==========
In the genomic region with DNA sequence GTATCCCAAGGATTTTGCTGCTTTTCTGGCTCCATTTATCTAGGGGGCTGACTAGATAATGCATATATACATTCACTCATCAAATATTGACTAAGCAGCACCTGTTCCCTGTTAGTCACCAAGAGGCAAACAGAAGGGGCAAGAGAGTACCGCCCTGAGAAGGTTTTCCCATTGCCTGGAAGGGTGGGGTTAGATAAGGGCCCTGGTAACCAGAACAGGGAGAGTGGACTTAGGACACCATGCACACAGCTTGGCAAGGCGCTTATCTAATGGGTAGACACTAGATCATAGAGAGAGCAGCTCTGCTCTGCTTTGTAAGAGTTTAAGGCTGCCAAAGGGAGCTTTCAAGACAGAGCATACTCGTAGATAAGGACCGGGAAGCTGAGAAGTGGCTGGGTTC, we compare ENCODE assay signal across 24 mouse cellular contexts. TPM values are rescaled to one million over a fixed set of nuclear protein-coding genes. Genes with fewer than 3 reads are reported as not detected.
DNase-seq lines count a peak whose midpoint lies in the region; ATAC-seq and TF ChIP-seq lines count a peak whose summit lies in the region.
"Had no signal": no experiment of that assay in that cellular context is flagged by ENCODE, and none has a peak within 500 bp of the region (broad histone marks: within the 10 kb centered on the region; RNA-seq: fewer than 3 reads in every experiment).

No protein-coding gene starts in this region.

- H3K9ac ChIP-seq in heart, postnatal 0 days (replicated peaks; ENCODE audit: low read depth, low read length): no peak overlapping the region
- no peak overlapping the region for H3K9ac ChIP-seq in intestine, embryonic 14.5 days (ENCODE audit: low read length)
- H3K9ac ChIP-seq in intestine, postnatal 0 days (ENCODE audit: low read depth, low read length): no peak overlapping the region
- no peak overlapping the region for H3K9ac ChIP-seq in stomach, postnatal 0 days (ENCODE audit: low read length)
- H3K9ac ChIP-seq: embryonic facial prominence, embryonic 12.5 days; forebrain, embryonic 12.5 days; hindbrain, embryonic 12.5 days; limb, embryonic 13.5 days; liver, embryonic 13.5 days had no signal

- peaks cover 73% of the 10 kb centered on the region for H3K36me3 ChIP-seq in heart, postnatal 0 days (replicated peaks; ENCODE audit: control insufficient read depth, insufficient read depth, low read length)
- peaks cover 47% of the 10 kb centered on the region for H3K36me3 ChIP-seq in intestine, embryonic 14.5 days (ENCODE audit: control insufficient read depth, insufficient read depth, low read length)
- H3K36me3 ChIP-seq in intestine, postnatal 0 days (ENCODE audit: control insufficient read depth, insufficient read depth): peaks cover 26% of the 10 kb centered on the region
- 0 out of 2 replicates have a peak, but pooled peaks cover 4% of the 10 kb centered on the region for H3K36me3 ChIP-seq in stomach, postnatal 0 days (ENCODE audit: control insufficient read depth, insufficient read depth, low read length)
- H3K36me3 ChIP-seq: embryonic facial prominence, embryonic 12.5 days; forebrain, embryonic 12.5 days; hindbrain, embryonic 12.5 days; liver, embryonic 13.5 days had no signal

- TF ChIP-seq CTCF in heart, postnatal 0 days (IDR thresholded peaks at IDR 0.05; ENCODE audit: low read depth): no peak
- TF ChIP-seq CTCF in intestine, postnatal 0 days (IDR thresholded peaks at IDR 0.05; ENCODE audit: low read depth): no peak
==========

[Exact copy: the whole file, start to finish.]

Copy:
In the genomic region with DNA sequence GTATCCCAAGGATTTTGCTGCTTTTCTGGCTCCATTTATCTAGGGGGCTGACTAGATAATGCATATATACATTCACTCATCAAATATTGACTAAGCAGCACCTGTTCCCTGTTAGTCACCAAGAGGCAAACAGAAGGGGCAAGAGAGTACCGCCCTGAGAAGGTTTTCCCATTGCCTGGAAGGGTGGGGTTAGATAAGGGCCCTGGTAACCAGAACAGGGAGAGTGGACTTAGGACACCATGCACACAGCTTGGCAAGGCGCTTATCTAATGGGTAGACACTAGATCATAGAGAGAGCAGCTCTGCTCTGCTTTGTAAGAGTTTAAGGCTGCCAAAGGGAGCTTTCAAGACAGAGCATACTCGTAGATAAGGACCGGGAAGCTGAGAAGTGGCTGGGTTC, we compare ENCODE assay signal across 24 mouse cellular contexts. TPM values are rescaled to one million over a fixed set of nuclear protein-coding genes. Genes with fewer than 3 reads are reported as not detected.
DNase-seq lines count a peak whose midpoint lies in the region; ATAC-seq and TF ChIP-seq lines count a peak whose summit lies in the region.
"Had no signal": no experiment of that assay in that cellular context is flagged by ENCODE, and none has a peak within 500 bp of the region (broad histone marks: within the 10 kb centered on the region; RNA-seq: fewer than 3 reads in every experiment).

No protein-coding gene starts in this region.

- H3K9ac ChIP-seq in heart, postnatal 0 days (replicated peaks; ENCODE audit: low read depth, low read length): no peak overlapping the region
- no peak overlapping the region for H3K9ac ChIP-seq in intestine, embryonic 14.5 days (ENCODE audit: low read length)
- H3K9ac ChIP-seq in intestine, postnatal 0 days (ENCODE audit: low read depth, low read length): no peak overlapping the region
- no peak overlapping the region for H3K9ac ChIP-seq in stomach, postnatal 0 days (ENCODE audit: low read length)
- H3K9ac ChIP-seq: embryonic facial prominence, embryonic 12.5 days; forebrain, embryonic 12.5 days; hindbrain, embryonic 12.5 days; limb, embryonic 13.5 days; liver, embryonic 13.5 days had no signal

- peaks cover 73% of the 10 kb centered on the region for H3K36me3 ChIP-seq in heart, postnatal 0 days (replicated peaks; ENCODE audit: control insufficient read depth, insufficient read depth, low read length)
- peaks cover 47% of the 10 kb centered on the region for H3K36me3 ChIP-seq in intestine, embryonic 14.5 days (ENCODE audit: control insufficient read depth, insufficient read depth, low read length)
- H3K36me3 ChIP-seq in intestine, postnatal 0 days (ENCODE audit: control insufficient read depth, insufficient read depth): peaks cover 26% of the 10 kb centered on the region
- 0 out of 2 replicates have a peak, but pooled peaks cover 4% of the 10 kb centered on the region for H3K36me3 ChIP-seq in stomach, postnatal 0 days (ENCODE audit: control insufficient read depth, insufficient read depth, low read length)
- H3K36me3 ChIP-seq: embryonic facial prominence, embryonic 12.5 days; forebrain, embryonic 12.5 days; hindbrain, embryonic 12.5 days; liver, embryonic 13.5 days had no signal

- TF ChIP-seq CTCF in heart, postnatal 0 days (IDR thresholded peaks at IDR 0.05; ENCODE audit: low read depth): no peak
- TF ChIP-seq CTCF in intestine, postnatal 0 days (IDR thresholded peaks at IDR 0.05; ENCODE audit: low read depth): no peak